Hispanic Growth, Higher Rural Incomes
[imgbelt img=Hispersmap.gif]The Hispanic population is growing in rural America. And, yes, it’s a good thing economically, according to a new study.
This graph shows that many counties in the Great Plains lost white population; but many gained Hispanic population. A new paper finds that counties that gained Hispanic citizens generally had rising incomes.
Evidence reveals that where population decline has slowed or even reversed, it is because of the rapid growth in the Hispanic population. The analysis is unique due to our focus on one ethnic (immigrant) group; the growth of this group is the principal component in the population growth in a large number of non-metropolitan and previously depressed areas.
Our results indicate strong support for the hypothesis that Hispanic population growth has fueled increased growth in per capita income in those small, rural communities whose populations had been in decline during the 1970s and 1980s.
More specifically, we find that Hispanic population growth is positively linked to growth in per capita income in non-metropolitan counties but not in counties in small or large metropolitan areas.
Further, we find that Hispanic population growth is positively linked to faster income per capita growth in communities that had lost population in either the 1970s, the 1980s, or during both decades, but is generally associated with slower growth in communities whose population was growing during the 1970s and 1980s.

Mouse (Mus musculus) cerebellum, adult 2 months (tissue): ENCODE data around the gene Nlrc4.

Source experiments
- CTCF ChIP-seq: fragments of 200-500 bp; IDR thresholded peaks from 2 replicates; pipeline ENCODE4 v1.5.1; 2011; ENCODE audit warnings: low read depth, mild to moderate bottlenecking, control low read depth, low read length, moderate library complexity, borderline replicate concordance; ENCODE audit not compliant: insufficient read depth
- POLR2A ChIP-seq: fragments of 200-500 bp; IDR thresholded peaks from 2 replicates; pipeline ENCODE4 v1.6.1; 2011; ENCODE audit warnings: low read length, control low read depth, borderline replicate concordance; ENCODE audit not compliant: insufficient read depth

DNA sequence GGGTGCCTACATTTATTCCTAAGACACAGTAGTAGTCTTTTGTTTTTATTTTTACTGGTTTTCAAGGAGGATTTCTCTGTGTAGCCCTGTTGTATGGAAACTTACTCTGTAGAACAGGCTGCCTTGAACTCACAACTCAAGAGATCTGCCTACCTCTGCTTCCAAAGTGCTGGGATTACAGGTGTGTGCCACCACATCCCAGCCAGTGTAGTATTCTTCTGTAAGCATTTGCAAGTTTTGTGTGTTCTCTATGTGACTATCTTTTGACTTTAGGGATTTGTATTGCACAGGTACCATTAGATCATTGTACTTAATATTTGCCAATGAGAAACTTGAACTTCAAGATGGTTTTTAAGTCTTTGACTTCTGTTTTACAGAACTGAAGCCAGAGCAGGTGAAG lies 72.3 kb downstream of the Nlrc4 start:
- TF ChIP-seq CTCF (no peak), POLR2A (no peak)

Specifically, we find the growth in the Hispanic population had a consistent positive effect on growth in income per capita only in non-metropolitan areas whose populations had been declining in the 1970s or 1980s. We find that a 10 percentage point increase in the Hispanic population leads to a 0.44 percentage point increase in the rate of growth of per capita income in non-metropolitan counties, where population had been declining in the 1970s or 1980s.
Comparing the 1980 – 1990 period to the 1990 – 2000 period, the mean Hispanic population growth rate in rural counties that had been losing population was increased by 144.5 percentage points (from 24.1% to 168.6%), while the economies of these counties grew by an average of 19.9% between 1980 to 1990 and by 26.3% from 1990 to 2000.
The values suggest that Hispanic population growth in these counties in the 1990s resulted in, on average, an increase in the growth rate in per capita income of 6.36 percentage points (from 19.9% between 1980 and 1990 to 25.7% between 1990 and 2000). Note that our evidence is consistent with a conclusion that any population growth in non-metropolitan counties that had been losing population would cause positive economic growth.
We focus on Hispanic population growth because in these rural counties the population is growing only because of Hispanic population growth (non-Hispanics are moving out).